If you’ve seen trans people talking about the “confiscated marriages”, it’s those 151 marriages we are talking about, where we were essentially coerced into giving up our marriages to restore our rights.
Interlude: The Equality Act, 2010
In 2010, a year after my marriage was annulled, the Equality Act 2010 passed. This revoked the employment nondiscrimination protections granted by a Gender Recognition Certificate. Thanks guys, appreciate that.
Part 3: Same Sex Marriage Bill
The advent of same sex marriage brings an end to this coerced divorce, or rather it should, but the government and civil service have cocked it up.
Firstly, you still have to end your relationship if you are in a civil partnership, although you can convert it to a marriage first to avoid that.
Secondly, and more offensively, rather than just ending the requirement to be unmarried when you have a GRC awarded, the Same Sex Marriage Bill requires your spouse to consent to the granting of a GRC. This is significant because, despite being gutted somewhat by the 2010 Equality Act, GRCs still restore some rights (the ones we lost in 2010 we just stay without for good). If your spouse doesn’t consent, you get an IGRC instead, on the same terms as before: start to annul within 6 months of return to square one.
So basically, if your spouse can’t, or won’t sign the consent form, you have to divorce them to get your rights. This creates what is possibly the most passive-aggressive legally sanctioned way to initiate a divorce ever, i.e. “I don’t want to divorce you, but I’m going to veto your human rights until you divorce me”.
The government call this “both parties having a say in the future of their marriage”. What trans people call it isn’t actually printable, but in polite company we call it, “the Spousal Veto”.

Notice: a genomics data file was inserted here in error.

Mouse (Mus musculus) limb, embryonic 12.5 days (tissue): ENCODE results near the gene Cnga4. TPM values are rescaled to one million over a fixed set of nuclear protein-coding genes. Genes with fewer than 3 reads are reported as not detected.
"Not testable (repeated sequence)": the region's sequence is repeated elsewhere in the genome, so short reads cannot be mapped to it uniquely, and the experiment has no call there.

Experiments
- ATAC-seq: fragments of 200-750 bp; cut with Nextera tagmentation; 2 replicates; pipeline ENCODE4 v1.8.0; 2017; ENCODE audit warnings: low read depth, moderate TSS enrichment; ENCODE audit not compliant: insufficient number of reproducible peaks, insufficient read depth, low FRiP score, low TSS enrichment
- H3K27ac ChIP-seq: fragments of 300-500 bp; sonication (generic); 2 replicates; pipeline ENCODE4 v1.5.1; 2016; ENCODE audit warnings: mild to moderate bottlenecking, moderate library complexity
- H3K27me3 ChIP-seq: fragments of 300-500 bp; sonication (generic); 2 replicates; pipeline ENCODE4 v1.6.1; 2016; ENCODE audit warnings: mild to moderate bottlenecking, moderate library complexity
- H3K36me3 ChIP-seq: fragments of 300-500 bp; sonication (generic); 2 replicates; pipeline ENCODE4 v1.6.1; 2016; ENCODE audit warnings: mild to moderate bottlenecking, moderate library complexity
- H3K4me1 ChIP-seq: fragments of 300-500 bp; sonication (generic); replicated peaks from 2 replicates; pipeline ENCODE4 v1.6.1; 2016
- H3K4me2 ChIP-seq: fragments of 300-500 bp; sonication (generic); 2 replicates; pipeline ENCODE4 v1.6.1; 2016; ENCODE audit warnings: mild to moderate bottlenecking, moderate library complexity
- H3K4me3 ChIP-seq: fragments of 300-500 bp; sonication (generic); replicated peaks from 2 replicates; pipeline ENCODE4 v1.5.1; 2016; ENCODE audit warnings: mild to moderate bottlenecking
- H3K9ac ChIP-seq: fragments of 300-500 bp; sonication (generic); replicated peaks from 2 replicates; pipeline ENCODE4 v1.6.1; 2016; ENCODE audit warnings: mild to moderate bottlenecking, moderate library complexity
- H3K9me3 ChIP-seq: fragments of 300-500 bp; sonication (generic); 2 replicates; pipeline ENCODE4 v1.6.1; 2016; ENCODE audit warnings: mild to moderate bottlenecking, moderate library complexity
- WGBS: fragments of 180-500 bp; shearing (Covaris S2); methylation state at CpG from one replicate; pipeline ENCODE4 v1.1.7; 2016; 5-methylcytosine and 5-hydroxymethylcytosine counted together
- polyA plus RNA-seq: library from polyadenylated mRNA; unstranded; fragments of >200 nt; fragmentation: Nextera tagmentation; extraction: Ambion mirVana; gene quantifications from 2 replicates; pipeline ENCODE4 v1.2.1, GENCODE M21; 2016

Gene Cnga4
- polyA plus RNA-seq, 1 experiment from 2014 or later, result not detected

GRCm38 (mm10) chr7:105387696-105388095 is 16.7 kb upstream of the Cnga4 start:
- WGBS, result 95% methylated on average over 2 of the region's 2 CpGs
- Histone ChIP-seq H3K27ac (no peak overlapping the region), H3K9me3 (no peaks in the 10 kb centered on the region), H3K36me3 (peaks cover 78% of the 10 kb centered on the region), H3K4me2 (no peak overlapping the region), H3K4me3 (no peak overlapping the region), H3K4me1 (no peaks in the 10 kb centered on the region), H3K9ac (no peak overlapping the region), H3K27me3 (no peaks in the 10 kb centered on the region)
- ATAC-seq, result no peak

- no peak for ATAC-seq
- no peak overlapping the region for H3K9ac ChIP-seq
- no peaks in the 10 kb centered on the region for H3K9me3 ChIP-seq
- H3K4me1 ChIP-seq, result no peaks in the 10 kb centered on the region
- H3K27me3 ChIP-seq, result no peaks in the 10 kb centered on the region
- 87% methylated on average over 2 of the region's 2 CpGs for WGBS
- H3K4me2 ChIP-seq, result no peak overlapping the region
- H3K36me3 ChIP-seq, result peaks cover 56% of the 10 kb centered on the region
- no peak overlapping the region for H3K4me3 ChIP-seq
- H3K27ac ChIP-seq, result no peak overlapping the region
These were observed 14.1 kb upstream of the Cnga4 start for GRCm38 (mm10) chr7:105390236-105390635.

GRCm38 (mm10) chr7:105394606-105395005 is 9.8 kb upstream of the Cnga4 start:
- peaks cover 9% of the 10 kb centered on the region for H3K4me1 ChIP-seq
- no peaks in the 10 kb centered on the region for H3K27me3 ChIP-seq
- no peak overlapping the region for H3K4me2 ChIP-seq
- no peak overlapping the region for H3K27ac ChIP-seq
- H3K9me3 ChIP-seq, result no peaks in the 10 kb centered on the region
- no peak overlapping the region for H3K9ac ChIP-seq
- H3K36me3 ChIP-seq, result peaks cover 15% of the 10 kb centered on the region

Part 4: Lobbying
We don’t like the spousal veto. We really, really, don’t like it. Your spouse doesn’t get to veto your transition, your surgery, or anything else. They get to veto this though. In 2013, we are passing a law in the name of equality that makes the human rights of one party to a marriage the “gift” of the other.
So a bunch of us tried to get it changed. Much of the work around this has been done by a dozen-or-so people, including me. We wrote some amendments, which were submitted by my MP, Julian Huppert, aimed at restoring the stolen marriages and ending the spousal veto, amongst a couple of other things (one being that if your spouse discovers you’re trans and you can’t prove they knew before you married, they can have the marriage declared invalid. We aren’t all that keen on this either).
The amendments were rejected by the government at committee stage, so Julian put them again at Commons Report Stage, and gave what must rank amongst the best transgender-related speeches ever on the floor of the Commons.
And then an interesting thing happened: the minister in the Commons, Helen Grant, rejected the amendments using the exact same words that the civil servant responsible for drafting these bits of the bill had used when talking to our little bunch a few days earlier, when we met them in London.
It also became apparent to us that the veto had arisen on the basis of what sounded, when described, like the civil servants pretending they were married to trans people and writing into law what they would want for themselves.